Take Command : Java Glossary

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Take Command Take Command

A replacement for Windows W2K/XP/W2003/Vista/W2008/W7-32/W7-64/W8-32/W8-64 command.com/cmd.exe that adds many extra features to BAT (Batch) file processing. It includes tcc.exe (née 4NT) for console batch files and a GUI (Graphic User Interface) equivalent. tcc.exe used to be sold separately. Even the familiar 4nt.exe is still there, but renamed to tcc.exe. The current version is 16.01.46 Last revised/verified: 2014-04-14.

It comes in two versions:

Take Command Versions
Version Cost Notes
TCC/LE free console tcc version only
Take Command $100.00 USD full version

I have only limited experience with the GUI component, (which does not appear to do much), though I bought a copy of Take Command on 2008-03-04. Within that you can download the 32 or 64-bit version. Everything following is about the tcc console batch component. Take Command/LE has been discontinued.

Redirection Recursively Running a Utility on a Directory Tree
File Timestamps Caveats
tcc Pet Tricks COMSPEC
Recursive Directory Processing Configuring
Directory Diff Multitasking
Orphan Deleter Links

Redirection

It is initially of interest to Java programmers because it lets you redirect both STDOUT and STDERR to files, pipes or tees. The feature allows you to redirect the output of javac.exe, i.e. the error messages, which appear on STDERR, to a file, or to both a file and the console. Why is that important? Capturing the error messages from javac.exe can be a hassle since they scroll off the screen faster than you can read them. Ordinary > redirection won’t capture them to a file because they are going to STDERR, not STDOUT.

Once you have tcc installed you can redirect output:

or pipe output to another utility:

rem pipe stdout to more utility
javac.exe *.java | more

rem pipe output of stdout and stderr to more utility
javac.exe *.java |& more

or pipe with a tee to both redirect to a file and pipe:

When using tee with a pipe under tcc, the programs on the two ends of the pipe run simultaneously, not sequentially as in 4DOS. This means more starts producing output right away. It does not need to wait until the compile finishes.

Programs don’t have to be on the path to start them with tcc. They just need an Registry App Paths entry so there is no need to put a directory on the path unless it contains several programs. This keeps your path short, simple and fast.

File Timestamps

You can play with timestamps (improperly called ages) like this:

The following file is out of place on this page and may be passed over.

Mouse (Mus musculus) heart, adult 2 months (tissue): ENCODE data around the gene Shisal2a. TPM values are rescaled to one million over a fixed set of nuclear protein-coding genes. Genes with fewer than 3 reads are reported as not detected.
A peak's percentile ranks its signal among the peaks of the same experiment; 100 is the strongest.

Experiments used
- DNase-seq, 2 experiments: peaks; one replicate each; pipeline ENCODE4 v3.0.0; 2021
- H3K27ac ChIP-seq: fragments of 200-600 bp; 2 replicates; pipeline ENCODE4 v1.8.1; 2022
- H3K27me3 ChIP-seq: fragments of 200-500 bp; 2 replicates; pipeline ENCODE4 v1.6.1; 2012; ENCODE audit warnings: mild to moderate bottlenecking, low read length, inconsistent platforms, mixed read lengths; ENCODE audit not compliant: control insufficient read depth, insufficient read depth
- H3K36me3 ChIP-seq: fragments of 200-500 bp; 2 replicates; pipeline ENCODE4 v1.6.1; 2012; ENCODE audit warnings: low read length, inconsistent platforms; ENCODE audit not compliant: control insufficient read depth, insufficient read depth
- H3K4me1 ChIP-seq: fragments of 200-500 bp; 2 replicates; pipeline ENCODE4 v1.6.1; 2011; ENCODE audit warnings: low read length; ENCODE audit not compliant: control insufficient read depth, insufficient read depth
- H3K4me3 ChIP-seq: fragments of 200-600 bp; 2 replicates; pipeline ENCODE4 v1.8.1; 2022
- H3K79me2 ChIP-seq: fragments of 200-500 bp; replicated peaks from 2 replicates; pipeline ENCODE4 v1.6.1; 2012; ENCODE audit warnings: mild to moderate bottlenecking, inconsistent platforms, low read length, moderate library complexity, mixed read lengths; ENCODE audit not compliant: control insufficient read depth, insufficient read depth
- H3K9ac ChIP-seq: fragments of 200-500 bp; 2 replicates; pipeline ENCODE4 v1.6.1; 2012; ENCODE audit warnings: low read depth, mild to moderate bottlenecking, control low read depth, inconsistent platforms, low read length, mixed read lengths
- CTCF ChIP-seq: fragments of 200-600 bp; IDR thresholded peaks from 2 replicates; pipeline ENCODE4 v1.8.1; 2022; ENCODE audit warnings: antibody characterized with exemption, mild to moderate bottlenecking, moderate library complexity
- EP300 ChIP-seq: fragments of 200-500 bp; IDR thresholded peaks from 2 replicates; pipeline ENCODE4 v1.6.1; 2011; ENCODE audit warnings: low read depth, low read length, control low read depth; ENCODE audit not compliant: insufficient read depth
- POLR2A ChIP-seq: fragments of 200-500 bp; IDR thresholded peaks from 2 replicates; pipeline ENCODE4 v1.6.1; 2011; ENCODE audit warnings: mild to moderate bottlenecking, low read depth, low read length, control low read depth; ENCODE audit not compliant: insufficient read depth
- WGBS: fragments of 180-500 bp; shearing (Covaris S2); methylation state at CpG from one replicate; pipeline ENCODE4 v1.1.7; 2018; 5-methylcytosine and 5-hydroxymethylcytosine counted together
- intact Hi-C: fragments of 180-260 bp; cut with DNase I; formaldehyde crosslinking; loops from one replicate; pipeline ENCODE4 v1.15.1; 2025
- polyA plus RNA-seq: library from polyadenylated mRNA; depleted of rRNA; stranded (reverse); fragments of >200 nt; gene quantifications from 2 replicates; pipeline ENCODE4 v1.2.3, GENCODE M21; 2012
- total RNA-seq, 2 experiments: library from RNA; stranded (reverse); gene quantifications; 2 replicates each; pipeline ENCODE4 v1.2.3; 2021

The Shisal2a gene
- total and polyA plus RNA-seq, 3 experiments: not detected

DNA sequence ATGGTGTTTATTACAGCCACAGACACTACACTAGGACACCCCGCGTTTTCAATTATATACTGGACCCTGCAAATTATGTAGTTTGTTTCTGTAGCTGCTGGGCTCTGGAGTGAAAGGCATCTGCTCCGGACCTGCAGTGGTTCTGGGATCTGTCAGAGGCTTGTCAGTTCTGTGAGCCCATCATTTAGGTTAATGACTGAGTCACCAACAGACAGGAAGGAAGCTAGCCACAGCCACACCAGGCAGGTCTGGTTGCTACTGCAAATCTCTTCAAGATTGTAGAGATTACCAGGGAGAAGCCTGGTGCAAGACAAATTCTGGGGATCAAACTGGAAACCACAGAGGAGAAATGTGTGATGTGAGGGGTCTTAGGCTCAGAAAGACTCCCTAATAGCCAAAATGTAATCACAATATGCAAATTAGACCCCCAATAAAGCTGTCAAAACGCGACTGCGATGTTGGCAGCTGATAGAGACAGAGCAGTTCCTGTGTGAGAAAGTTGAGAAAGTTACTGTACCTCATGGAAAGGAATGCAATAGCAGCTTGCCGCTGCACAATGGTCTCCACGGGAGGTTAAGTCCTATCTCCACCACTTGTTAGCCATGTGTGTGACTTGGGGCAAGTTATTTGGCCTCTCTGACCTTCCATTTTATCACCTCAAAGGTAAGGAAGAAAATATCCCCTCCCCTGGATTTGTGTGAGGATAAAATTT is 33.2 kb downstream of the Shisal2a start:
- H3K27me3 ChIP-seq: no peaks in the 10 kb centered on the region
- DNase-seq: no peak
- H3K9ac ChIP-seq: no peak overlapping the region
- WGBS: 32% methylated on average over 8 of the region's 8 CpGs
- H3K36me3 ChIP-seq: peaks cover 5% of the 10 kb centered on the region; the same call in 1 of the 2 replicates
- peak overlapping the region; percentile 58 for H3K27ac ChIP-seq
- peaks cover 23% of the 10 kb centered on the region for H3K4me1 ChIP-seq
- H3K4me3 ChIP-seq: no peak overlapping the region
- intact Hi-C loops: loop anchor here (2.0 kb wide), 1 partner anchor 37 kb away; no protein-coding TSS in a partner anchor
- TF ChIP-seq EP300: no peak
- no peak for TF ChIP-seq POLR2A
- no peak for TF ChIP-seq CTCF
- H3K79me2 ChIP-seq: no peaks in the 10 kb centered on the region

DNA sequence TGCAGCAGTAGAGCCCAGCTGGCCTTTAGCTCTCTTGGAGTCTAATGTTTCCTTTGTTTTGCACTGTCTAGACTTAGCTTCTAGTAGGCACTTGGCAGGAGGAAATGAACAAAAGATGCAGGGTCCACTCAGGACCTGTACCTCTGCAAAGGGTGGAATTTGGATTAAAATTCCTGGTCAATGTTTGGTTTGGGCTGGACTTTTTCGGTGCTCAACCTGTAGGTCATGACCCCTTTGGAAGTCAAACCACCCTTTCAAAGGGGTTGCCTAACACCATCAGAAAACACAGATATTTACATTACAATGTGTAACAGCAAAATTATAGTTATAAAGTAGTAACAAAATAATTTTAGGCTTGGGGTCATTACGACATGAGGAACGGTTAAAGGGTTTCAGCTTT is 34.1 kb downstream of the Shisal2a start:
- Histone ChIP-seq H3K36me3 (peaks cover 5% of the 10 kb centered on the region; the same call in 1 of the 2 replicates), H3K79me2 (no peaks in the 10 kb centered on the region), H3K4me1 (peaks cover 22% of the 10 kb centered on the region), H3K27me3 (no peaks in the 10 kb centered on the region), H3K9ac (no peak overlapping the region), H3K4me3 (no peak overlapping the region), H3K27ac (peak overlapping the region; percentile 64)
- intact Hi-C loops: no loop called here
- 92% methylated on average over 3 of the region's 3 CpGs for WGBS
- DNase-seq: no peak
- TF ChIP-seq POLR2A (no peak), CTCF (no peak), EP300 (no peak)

REM if myfile.java is newer than myfile.exe,
REM i.e. has a bigger timestamp,
REM then recompile.
REM note the the [] around parms and lack of () around the if expression.
if %@FILEAGE[myfile.java] GT %@FILEAGE[myfile.exe] call recompile myfile

tcc Pet Tricks

Here are some of the sorts of tricks I use with tcc.

To calculate, add, subtract, multiply, divide use the @EVAL function.

Recursive Directory Processing

Here an example of recursively descending a directory tree and processing each directory it finds.

Directory Diff

This script compares two directories to detect missing, older, newer, or extra files.

Orphan Deleter

Here is an example of an iteration over all directories in a tree, and within that over each file. This is a useful script to keep to trees in synch by deleting files in the destination that no longer exist in the source.

Recursively Running a Utility on a Directory Tree

Here is the bloutall.btm script I use frequently. It runs the blout.exe utility on every file in the current directory, or optionally on every file in the directory tree. It only runs it on files with an extension that implies than contain readable text. blout.exe gets rid of excess blank lines and normalises line ending separators. I could also have implemented it with the simpler GLOBAL command.

Copying just selected Dirs from one tree to Another

Often you don’t want to process a whole directory true, just do the same thing to some or most of the directories in it. Here is an example where I provide a list of dirs I want to copy to the corresponding spot in another tree.

Caveats

COMSPEC

You can set up tcc as your default command processor by setting the SET environment COMSPEC parameter to:
X:\Program Files\JPSoft\TCMD13x64\tcc.exe /E:2500 /C
You can also do this more easily with X:\Program Files\JPSoft\TCMD13x64\tcmdbatch.btm

Configuring

Use the OPTION command to set the following parameters: Your C:\Users\user\AppData\Local\JPSoft\TCMD.INI file might look like this: Each window controlled by tcc can override the OPTION properties independently. In the upper left corner of each window, click properties: Run tccbatch.btm to associate .bat, .btm and/or .cmd with TakeCommand. This association can be wrecked by a paranoid virus checker.

You can configure the size of the CDD window by dragging it to the size you want with the mouse. This is a bit of a surprise since 4DOS/tcc/TakeCommand has been keyboard driven since the DOS (Disk Operating System) days.

MultiTasking

Especially if have multiple CPU (Central Processing Unit) cores, you can speed things up by dividing your work between several *.btm files and running the simultaneously. You then need to launch them, wait for them to finish, and keep them from interfering with each other. See Hints on how to coordinate tasks.


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